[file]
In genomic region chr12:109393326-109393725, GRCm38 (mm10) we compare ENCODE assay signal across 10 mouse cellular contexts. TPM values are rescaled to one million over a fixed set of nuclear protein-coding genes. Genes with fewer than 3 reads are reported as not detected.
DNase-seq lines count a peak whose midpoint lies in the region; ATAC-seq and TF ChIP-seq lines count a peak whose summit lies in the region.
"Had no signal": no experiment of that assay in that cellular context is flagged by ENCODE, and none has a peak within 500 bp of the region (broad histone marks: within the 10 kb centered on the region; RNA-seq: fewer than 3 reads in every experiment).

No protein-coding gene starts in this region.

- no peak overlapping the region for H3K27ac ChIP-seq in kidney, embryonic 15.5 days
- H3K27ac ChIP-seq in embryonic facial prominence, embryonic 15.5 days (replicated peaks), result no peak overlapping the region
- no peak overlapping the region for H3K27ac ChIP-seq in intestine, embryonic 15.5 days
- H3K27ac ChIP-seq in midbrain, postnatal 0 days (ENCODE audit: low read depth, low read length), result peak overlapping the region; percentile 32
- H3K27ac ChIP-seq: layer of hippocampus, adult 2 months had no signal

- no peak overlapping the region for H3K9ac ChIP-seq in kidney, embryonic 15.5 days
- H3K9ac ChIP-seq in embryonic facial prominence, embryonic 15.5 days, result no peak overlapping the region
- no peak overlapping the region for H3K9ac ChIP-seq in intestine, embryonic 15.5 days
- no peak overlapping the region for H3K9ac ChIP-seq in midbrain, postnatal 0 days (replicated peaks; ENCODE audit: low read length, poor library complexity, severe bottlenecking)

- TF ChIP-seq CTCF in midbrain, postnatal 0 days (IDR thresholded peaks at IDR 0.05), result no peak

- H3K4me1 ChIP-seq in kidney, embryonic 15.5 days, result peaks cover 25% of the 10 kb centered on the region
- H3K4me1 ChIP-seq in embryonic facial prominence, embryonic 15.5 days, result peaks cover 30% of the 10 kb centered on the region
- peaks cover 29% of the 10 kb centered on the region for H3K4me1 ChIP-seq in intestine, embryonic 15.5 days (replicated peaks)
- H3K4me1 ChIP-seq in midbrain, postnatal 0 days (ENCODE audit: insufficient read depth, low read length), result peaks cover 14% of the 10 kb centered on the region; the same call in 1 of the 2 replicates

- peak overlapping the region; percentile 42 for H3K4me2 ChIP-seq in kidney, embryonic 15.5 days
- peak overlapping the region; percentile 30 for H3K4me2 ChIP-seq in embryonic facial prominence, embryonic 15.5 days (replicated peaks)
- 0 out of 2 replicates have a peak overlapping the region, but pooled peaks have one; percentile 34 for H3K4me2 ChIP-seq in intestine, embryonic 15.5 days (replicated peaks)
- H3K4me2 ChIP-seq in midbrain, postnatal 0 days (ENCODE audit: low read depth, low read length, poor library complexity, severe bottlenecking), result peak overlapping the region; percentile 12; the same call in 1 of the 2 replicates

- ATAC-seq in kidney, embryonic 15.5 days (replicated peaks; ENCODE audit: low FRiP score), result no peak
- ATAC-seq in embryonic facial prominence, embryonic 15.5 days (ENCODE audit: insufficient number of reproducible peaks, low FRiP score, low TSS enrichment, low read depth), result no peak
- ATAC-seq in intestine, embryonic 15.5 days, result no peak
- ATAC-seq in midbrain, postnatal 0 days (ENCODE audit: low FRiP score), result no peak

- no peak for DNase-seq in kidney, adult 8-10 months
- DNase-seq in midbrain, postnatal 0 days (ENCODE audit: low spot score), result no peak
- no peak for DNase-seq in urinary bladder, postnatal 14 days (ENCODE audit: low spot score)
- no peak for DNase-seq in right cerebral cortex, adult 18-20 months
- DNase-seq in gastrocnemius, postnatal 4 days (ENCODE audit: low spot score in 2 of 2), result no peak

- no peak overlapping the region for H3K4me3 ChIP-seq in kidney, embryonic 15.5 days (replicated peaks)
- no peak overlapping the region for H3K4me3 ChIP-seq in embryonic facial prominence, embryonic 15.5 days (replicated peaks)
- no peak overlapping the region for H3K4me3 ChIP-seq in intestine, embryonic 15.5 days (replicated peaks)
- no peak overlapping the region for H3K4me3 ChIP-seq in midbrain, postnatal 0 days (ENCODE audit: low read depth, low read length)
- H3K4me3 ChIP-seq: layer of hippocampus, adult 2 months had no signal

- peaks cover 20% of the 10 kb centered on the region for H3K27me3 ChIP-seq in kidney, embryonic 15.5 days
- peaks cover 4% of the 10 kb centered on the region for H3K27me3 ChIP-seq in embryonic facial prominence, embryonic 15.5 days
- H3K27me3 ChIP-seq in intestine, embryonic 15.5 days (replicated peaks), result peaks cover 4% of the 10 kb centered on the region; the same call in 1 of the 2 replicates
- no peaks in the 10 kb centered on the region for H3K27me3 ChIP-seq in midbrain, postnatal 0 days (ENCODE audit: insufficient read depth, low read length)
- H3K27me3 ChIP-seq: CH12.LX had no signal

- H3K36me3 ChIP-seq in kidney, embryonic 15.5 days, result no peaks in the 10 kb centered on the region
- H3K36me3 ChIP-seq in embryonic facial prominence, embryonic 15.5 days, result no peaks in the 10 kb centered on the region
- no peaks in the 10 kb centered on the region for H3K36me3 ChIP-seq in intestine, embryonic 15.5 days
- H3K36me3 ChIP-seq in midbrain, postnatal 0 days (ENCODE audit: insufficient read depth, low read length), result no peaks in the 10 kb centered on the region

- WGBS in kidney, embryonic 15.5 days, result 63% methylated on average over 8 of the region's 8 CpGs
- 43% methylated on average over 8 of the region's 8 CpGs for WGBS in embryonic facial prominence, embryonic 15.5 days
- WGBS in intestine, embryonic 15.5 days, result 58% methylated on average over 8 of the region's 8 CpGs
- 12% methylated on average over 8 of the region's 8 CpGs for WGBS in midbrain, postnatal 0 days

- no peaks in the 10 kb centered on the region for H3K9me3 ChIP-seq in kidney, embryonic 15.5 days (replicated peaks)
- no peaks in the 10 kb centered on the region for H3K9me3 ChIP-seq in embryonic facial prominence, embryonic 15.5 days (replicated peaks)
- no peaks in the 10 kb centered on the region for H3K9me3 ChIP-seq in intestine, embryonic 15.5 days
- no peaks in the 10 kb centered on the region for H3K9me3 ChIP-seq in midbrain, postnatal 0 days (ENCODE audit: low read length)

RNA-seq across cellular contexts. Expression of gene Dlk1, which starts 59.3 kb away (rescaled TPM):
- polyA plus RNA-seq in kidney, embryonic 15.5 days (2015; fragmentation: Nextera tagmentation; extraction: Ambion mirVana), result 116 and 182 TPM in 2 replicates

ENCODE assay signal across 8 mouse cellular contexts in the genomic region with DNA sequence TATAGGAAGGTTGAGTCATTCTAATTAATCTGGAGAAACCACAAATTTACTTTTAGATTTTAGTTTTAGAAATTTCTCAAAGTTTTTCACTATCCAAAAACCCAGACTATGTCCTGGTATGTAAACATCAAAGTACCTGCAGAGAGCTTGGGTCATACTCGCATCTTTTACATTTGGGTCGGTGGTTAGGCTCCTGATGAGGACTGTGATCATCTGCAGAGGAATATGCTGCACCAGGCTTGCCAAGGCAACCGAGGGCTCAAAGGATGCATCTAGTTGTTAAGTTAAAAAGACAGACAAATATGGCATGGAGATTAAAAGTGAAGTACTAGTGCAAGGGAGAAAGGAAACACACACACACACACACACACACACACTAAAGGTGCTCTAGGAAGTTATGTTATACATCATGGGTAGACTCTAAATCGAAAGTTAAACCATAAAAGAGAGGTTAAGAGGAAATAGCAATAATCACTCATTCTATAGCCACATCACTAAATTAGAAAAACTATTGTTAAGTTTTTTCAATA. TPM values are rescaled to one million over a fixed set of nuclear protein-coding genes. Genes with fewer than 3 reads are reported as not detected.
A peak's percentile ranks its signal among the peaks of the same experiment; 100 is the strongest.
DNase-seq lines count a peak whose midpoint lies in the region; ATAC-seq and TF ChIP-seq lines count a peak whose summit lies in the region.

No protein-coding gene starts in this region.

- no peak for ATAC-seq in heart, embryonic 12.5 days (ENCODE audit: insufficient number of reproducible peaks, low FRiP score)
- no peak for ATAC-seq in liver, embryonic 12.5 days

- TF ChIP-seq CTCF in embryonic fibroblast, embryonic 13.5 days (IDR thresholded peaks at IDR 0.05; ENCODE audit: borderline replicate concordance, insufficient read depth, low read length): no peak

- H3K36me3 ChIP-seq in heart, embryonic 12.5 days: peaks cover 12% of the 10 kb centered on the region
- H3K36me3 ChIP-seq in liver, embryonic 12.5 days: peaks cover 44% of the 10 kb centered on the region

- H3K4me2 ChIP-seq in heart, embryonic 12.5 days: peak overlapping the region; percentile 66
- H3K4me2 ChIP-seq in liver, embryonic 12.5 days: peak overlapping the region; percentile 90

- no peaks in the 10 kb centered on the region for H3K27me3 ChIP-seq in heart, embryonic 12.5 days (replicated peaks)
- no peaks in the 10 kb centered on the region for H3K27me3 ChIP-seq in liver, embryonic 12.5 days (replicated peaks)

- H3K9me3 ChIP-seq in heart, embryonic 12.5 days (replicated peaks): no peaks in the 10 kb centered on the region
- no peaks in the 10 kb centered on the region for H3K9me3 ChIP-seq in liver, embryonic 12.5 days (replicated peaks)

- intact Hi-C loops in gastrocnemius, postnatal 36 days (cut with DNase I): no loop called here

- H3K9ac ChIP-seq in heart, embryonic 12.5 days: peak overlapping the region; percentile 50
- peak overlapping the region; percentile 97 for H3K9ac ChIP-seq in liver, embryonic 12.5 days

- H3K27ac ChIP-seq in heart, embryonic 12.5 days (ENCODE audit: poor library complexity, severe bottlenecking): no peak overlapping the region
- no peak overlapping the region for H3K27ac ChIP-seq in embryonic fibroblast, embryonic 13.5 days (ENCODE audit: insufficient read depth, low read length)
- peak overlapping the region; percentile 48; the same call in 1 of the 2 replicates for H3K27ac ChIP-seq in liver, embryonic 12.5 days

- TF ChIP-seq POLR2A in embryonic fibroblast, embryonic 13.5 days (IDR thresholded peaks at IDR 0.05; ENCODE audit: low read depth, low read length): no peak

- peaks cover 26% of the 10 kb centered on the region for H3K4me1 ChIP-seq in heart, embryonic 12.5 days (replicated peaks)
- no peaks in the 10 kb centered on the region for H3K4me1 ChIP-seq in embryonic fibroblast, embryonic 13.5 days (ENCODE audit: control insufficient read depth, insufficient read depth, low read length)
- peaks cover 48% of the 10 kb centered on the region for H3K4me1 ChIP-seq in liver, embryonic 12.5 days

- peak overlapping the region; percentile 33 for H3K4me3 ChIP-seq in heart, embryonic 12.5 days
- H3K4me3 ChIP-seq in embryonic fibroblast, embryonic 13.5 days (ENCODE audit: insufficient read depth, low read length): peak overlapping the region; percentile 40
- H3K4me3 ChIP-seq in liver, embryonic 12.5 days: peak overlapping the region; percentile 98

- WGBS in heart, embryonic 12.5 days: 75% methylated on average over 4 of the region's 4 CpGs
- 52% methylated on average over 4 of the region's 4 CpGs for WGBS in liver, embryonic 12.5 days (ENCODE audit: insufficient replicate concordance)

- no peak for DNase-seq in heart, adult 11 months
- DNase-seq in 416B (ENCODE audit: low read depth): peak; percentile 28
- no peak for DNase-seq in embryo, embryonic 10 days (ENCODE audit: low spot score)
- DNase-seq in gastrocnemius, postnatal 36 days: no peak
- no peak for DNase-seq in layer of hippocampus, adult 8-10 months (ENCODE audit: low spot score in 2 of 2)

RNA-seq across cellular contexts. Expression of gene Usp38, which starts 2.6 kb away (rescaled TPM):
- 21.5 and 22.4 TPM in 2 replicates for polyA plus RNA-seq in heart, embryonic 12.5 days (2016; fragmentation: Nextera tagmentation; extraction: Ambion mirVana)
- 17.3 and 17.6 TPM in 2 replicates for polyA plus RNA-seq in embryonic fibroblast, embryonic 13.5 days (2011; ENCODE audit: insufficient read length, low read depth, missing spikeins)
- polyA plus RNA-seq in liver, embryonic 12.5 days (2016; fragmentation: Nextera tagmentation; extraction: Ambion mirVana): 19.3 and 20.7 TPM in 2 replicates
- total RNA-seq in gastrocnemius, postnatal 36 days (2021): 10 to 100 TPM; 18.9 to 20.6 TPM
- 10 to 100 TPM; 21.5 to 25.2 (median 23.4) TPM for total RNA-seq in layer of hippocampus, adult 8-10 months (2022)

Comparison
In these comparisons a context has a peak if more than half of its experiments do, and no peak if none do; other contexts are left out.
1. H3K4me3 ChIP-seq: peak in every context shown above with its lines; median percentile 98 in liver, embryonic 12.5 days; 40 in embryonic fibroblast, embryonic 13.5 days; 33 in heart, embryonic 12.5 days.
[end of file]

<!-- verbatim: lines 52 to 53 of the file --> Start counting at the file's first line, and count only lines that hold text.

- no peaks in the 10 kb centered on the region for H3K9me3 ChIP-seq in intestine, embryonic 15.5 days
- no peaks in the 10 kb centered on the region for H3K9me3 ChIP-seq in midbrain, postnatal 0 days (ENCODE audit: low read length)